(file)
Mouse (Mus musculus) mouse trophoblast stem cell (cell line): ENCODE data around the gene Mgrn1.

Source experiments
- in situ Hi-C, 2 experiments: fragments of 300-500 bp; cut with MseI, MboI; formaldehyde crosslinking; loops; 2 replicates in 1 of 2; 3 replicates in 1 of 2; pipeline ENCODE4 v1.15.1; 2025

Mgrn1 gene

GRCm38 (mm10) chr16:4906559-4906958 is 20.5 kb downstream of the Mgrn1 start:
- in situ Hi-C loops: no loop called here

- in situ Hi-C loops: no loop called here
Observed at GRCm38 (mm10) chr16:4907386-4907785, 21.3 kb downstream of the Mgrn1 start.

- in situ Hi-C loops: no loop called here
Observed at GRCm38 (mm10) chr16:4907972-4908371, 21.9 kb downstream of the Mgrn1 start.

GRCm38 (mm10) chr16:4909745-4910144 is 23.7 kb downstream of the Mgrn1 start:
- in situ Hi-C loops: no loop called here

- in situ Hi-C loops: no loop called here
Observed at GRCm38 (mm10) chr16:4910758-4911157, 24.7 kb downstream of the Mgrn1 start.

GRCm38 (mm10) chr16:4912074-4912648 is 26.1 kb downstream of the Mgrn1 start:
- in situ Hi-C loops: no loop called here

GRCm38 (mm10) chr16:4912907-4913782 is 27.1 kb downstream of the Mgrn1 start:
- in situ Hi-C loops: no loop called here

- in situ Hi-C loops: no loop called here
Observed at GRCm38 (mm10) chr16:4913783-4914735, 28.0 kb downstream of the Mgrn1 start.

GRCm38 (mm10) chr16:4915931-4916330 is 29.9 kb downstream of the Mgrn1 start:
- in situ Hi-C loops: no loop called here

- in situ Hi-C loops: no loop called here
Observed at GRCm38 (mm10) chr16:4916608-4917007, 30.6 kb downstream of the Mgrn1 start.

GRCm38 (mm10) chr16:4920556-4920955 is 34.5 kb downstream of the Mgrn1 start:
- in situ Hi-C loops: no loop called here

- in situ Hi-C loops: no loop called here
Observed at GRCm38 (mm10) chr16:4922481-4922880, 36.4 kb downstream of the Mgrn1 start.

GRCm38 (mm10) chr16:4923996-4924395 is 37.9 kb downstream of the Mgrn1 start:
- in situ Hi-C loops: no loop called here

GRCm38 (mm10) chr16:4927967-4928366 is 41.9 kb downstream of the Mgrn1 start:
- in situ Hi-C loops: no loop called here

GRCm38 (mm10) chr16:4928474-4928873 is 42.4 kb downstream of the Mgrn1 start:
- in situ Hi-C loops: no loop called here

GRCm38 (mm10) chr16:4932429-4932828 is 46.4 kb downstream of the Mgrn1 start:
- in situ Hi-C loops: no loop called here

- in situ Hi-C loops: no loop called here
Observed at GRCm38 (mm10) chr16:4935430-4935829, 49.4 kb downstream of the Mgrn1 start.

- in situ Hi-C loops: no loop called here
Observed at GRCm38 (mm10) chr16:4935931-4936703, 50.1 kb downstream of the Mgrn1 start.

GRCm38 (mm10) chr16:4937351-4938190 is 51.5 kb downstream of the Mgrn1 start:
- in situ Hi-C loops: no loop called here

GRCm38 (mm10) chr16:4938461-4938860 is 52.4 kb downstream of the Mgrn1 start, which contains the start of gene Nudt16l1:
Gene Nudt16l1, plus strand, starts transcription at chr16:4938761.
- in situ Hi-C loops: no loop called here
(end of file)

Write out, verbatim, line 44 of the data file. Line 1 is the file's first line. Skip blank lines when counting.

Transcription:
Gene Nudt16l1, plus strand, starts transcription at chr16:4938761.